It’s raining today. This area of Spain only gets about 10 days a year of rain so I don’t think it will last too long. It kind of fits my mood, though. A little grey, but still bright. Our transition to Spain has been harder than I thought it would be. I absolutely love Spain. I love the culture, the food, the weather, the language, the scenery, the funny way they lock up their shopping carts and even all their silly roundabouts. I just wish Spain were; 1) closer to the USA in time zone, and; 2) filled with more families just like us.
I thought I had the Formula of Relocation all figured out. In my head it is supposed to go something like this:
- Find housing
- Enroll girls in cheap but stimulating classes
- Make life-long friends
But somehow it’s not as easy as that. We are only here for 3 months due to the rules of our visa so it’s been hard to find classes that are of much value for just a few months. And we are definitely seeing the impact of a country with a higher wage. $44 per hour for tennis lessons? Nah… I’ll pass.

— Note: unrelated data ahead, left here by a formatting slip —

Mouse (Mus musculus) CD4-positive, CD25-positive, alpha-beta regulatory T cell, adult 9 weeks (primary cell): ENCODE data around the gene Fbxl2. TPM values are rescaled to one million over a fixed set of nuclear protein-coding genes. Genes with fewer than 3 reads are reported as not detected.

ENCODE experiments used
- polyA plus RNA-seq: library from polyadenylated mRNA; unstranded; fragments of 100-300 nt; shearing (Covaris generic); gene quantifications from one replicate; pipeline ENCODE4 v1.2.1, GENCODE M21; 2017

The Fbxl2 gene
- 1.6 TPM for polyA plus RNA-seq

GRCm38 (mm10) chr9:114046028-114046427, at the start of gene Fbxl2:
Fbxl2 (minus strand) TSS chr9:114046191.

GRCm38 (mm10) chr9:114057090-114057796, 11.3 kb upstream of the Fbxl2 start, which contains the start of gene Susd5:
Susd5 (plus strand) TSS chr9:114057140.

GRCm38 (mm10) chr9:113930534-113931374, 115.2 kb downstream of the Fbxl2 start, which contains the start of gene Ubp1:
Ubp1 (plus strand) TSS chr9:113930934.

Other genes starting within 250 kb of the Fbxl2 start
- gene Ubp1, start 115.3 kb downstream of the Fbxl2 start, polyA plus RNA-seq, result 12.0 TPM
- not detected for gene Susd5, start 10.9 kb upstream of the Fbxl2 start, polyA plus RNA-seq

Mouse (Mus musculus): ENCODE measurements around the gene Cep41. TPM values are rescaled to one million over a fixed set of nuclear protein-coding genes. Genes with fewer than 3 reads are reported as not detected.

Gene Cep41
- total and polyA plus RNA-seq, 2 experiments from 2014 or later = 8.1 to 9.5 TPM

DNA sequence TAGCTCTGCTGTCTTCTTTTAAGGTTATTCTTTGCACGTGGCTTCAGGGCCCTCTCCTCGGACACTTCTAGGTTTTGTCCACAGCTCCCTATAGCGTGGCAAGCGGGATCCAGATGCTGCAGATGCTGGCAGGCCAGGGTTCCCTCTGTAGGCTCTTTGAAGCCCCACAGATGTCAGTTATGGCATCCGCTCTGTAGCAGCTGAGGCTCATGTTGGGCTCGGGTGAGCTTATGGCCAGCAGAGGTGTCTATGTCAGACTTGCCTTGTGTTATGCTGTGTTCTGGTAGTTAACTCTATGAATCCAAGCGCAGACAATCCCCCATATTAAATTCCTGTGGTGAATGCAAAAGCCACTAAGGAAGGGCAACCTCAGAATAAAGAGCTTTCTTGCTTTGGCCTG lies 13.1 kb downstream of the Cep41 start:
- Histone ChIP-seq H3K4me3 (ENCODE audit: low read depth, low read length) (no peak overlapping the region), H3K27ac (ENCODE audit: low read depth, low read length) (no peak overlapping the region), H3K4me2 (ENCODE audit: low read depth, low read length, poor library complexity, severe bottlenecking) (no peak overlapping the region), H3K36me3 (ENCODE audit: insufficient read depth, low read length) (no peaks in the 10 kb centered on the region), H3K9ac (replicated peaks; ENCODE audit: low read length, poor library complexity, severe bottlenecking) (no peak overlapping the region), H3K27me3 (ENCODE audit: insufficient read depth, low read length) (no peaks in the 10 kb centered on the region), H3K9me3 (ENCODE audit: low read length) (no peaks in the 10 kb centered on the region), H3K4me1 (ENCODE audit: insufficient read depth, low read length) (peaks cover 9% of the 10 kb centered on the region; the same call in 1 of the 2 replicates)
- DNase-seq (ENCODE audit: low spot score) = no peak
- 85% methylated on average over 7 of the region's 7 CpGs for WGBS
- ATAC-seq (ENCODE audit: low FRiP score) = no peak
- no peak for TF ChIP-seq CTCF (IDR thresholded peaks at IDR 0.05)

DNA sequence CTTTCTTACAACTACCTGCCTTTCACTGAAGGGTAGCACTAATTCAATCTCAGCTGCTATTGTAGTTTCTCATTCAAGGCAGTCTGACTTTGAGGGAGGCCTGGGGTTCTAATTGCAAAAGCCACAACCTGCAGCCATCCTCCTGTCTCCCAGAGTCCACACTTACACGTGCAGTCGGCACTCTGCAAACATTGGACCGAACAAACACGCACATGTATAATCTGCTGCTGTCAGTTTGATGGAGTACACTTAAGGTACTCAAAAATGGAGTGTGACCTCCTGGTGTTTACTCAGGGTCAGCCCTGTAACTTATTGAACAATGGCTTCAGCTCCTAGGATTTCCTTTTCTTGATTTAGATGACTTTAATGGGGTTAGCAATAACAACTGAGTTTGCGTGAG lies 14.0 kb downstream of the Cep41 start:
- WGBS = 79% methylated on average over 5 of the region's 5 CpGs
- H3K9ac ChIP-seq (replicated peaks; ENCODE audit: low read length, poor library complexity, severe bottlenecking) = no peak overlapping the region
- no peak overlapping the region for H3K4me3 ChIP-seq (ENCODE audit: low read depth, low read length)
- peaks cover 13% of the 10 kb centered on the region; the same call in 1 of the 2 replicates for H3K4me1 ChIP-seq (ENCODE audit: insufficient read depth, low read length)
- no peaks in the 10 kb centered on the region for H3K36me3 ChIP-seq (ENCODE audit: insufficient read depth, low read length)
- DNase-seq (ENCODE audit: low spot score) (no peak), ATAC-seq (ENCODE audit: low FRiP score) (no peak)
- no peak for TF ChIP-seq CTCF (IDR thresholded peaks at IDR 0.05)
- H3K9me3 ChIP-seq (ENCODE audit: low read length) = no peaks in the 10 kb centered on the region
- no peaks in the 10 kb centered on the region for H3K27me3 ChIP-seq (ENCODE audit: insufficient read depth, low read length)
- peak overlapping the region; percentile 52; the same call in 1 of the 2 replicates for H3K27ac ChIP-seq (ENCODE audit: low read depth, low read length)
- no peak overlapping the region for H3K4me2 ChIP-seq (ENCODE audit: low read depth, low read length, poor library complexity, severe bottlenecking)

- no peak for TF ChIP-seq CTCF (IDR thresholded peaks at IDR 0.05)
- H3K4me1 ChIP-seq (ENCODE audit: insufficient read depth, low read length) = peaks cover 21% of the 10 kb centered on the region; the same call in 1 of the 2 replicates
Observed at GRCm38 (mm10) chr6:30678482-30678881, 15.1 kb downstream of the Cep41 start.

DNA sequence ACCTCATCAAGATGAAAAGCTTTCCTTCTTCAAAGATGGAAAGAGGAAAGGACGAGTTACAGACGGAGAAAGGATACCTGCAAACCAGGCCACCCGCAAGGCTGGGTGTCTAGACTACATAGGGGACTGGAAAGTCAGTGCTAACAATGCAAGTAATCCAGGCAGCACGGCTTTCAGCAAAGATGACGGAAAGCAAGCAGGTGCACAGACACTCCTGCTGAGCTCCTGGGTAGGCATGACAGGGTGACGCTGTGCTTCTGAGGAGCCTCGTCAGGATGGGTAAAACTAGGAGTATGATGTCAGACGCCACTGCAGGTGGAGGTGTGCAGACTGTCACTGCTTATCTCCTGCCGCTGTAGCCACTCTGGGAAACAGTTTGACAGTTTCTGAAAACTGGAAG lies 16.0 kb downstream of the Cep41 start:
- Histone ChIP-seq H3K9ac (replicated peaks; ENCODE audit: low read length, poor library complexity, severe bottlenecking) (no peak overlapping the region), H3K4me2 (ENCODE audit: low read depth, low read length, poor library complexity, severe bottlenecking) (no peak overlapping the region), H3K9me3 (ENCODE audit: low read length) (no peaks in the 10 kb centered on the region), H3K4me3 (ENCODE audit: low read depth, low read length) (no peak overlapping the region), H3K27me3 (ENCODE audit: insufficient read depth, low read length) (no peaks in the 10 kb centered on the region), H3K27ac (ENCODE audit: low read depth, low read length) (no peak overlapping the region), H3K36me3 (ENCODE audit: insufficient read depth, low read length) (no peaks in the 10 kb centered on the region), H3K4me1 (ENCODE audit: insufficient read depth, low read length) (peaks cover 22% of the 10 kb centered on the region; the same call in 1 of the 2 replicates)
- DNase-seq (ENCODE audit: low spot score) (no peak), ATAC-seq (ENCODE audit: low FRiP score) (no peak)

In addition, homeschool is either not allowed or not practiced here in Spain (varies by region) so there are not any homeschool groups that we can tap into for social time. Even expat homeschoolers are flying under the radar and don’t let their kids leave the house before 2 p.m. when Spanish school lets out, to avoid being questioned. It’s a real thing: police asking why the kids are not in school. We have met a few English (as in, British) expat families that we enjoy, but they are further up the coast and not available for impromptu get-togethers. There do not seem to be as many families in this high-vacation area. So all of that combined means we’ve had a harder time connecting to kids the same age as our girls.
So the experience here in Spain is different than experiences we’ve had in other countries. I’ve spent a few weeks trying to wrap my head around it and adjust to it being different than my expectations. Notice all the 1st-person point of view I’m using. That’s because the rest of the family is just going with the flow and it’s just me in Overthinkingville that’s been mulling all this over. For God’s sake, someone in this family has to overthink! I’ve got ya’ll covered.
So what is our experience going to be like? Well, now that we have less than 2 months left, it’s starting to take shape. Here are a few things that we’ll remember about our time here: